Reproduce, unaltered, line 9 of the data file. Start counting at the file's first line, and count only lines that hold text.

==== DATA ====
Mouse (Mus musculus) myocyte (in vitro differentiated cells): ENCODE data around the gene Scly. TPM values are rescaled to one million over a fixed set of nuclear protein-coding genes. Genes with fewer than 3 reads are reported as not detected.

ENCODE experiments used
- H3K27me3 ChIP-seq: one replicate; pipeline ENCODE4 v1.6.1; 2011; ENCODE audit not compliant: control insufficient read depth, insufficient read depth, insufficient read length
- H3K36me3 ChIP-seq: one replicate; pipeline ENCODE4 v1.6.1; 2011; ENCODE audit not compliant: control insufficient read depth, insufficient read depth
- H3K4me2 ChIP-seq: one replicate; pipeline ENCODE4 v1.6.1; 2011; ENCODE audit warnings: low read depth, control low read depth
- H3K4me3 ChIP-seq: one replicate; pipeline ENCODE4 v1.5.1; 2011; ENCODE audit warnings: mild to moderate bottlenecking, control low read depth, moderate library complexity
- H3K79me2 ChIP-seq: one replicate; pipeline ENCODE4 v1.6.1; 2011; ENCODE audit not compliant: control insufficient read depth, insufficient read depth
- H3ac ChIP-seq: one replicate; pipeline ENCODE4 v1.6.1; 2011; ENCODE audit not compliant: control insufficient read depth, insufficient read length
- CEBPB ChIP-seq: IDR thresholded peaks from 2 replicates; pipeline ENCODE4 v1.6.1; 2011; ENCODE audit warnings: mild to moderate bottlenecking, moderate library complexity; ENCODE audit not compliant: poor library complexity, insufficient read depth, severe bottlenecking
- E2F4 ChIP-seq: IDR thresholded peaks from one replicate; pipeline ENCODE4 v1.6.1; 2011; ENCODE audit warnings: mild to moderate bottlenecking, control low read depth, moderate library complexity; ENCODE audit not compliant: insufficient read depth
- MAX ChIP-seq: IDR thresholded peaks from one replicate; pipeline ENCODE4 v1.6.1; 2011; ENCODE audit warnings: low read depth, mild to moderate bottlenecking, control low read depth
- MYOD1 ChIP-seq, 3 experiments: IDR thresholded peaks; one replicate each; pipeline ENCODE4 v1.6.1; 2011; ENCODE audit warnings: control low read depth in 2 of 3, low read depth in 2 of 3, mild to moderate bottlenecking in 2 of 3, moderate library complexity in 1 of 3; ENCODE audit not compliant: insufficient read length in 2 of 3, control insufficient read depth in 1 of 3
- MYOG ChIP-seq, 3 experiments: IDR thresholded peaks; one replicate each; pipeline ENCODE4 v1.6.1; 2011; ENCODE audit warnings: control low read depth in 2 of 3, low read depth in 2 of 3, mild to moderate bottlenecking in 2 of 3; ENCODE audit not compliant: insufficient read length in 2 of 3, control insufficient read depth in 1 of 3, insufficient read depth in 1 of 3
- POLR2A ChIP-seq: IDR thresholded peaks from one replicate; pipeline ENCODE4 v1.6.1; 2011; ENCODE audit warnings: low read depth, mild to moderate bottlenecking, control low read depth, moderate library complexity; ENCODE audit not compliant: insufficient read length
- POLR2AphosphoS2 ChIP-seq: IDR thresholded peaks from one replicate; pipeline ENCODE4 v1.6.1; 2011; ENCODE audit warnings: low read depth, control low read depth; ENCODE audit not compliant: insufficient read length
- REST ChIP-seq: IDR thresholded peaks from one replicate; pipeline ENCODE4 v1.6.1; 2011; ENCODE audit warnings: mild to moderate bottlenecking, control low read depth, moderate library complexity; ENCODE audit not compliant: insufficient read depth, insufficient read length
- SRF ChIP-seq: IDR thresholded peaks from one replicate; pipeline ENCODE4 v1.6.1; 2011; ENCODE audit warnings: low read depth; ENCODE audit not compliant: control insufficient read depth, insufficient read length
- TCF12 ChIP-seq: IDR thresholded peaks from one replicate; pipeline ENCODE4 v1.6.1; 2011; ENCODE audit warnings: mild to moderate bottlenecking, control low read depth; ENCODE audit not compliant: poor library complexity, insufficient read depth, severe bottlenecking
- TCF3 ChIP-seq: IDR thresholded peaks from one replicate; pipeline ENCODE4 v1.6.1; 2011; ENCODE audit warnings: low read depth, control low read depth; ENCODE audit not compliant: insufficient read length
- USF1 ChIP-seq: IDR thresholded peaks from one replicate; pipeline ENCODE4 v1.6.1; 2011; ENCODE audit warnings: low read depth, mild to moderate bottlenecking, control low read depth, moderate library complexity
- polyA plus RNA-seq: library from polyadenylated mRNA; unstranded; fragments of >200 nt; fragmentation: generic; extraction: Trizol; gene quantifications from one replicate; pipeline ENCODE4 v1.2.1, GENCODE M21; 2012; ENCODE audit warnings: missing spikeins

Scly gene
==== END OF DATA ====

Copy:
- CEBPB ChIP-seq: IDR thresholded peaks from 2 replicates; pipeline ENCODE4 v1.6.1; 2011; ENCODE audit warnings: mild to moderate bottlenecking, moderate library complexity; ENCODE audit not compliant: poor library complexity, insufficient read depth, severe bottlenecking